In case you missed it, check out some great work from Greg Bell.
WS: What do you look for in a student book? And what impresses you?
GB: Here’s the truth: the vast majority of student books suck, so students are already going in with a strike against them. Usually, you’re opening it thinking, “Oh God, here we go—a bunch of stuff that will almost certainly be hard to understand, almost there, and rough around the edges.” So usually, your expectations are pretty low. You just see so many books as a creative director. It’s mind-numbing, really. I’m looking for something that wakes me up. Something surprising. Something that screams at me to pay attention. Even just one ad.
WS: Are there any traps that you feel a lot of students fall into? Or what would you not look for in a student book?
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WS: Do you think that just a book of sketches can be enough these days, or do you think books need to be finished?
GB: It’s such a cliché for a creative director to say, “It can be on a napkin if it’s a great idea!” Yeah, maybe when you’ve already got a job! In the world of today’s portfolios, you’re competing with so many people—the drudgery of looking through all the books that are out there…your chances are not improved if you’re peddling sheets of notebook paper. It’s just human nature. When you’re on the cereal aisle, the generic boxes don’t get your attention, do they?
So it’s sad but it’s true, the schools that emphasize polish really do have an advantage. The great ideas that also have polish make a CD think, “Ah! I could hire this guy today and put him to work on real-live ads tomorrow.” The guy with the homemade-looking book, you don’t have that same confidence.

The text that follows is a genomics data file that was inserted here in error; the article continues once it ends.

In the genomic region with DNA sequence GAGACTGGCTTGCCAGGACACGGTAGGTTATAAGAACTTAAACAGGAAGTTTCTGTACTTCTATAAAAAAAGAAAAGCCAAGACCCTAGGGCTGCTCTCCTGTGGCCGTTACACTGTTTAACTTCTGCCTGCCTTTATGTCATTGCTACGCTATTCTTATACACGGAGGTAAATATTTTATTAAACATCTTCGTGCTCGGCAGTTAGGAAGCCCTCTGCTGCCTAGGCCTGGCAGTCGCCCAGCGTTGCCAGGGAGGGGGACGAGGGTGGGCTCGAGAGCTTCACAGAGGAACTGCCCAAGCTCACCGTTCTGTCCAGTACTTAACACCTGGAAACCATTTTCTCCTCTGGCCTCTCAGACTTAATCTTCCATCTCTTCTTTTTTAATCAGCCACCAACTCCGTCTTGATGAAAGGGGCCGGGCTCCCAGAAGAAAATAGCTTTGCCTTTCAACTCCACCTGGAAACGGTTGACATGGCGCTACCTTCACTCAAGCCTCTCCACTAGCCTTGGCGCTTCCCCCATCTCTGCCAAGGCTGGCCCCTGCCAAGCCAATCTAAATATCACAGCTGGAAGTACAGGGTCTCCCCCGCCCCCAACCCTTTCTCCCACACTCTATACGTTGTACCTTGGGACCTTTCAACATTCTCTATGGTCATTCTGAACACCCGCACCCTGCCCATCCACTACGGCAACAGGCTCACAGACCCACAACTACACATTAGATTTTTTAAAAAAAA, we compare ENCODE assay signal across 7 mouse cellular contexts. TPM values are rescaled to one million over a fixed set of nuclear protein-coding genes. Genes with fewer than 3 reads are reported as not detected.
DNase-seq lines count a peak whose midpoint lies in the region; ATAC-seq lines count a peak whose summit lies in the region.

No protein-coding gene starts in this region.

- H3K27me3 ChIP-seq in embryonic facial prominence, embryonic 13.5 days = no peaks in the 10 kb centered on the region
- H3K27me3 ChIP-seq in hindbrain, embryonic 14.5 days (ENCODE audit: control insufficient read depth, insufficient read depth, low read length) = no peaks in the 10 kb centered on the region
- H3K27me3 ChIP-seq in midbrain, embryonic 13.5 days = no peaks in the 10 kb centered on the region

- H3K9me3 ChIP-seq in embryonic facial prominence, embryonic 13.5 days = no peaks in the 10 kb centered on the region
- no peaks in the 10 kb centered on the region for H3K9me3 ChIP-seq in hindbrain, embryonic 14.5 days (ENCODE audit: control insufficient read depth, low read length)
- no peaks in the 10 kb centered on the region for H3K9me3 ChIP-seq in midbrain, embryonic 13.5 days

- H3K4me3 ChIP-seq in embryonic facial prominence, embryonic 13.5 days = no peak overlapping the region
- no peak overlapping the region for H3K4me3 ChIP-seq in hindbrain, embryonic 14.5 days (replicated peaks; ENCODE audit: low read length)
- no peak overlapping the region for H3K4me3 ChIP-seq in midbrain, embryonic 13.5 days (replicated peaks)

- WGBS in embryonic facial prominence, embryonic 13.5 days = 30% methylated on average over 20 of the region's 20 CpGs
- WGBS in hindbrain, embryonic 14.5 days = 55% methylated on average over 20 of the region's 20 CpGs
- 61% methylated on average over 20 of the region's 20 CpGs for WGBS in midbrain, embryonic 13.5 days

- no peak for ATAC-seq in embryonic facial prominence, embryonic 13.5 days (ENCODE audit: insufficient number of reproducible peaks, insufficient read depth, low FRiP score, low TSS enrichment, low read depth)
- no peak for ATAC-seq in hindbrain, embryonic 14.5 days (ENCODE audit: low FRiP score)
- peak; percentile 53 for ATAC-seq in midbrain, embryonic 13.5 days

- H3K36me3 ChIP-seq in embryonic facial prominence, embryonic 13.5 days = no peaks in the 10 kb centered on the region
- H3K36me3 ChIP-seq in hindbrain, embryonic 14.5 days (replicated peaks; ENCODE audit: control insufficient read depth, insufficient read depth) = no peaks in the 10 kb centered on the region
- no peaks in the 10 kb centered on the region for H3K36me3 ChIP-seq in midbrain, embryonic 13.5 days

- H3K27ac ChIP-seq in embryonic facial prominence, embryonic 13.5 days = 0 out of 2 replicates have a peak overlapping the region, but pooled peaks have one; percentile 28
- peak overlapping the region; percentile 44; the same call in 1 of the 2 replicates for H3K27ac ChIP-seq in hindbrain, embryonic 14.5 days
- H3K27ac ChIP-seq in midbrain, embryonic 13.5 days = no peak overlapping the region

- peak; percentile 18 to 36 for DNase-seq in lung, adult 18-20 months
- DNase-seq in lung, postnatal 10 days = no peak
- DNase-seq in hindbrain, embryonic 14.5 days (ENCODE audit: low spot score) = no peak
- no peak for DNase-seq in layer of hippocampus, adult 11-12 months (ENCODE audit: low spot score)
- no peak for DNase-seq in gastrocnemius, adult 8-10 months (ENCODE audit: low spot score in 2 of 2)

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WS: Do you have any other tips for someone who wants to get into the business who’s just starting out?
GB: Spread like a virus. What was the classic old ’70s shampoo commercial where, “They told two friends and they told two friends” and so on and so on and so on? It really works in terms of doing your job-search blitz. You need it to be a quick blitz when you’re out there because you get put on a time clock the moment you get a job offer. “Oh shit, Grey is offering me a real, living, breathing job in advertising and they want an answer, but I haven’t even had my interview over at Goodby!” I always tell students: Put your list together, aim for the best places first, your B-tier places second, C third. Say, “I just want an informational interview” and, “I’m trying to break into this business. I’m not asking for a job, I just want some information.” Then make sure that, for each person you see, you get two or three names out of them. Then, from each of those people, get more names. If you’re not an asshole or a complete hack, they’re going to feel for you and cough up some names. It works every time because it’s not cold calling. If a friend calls a friend, you get your meeting. Definitely use all your school alumni contacts, friends-of-the-family contacts, anybody who will get you in front of people you couldn’t get in front of yourself.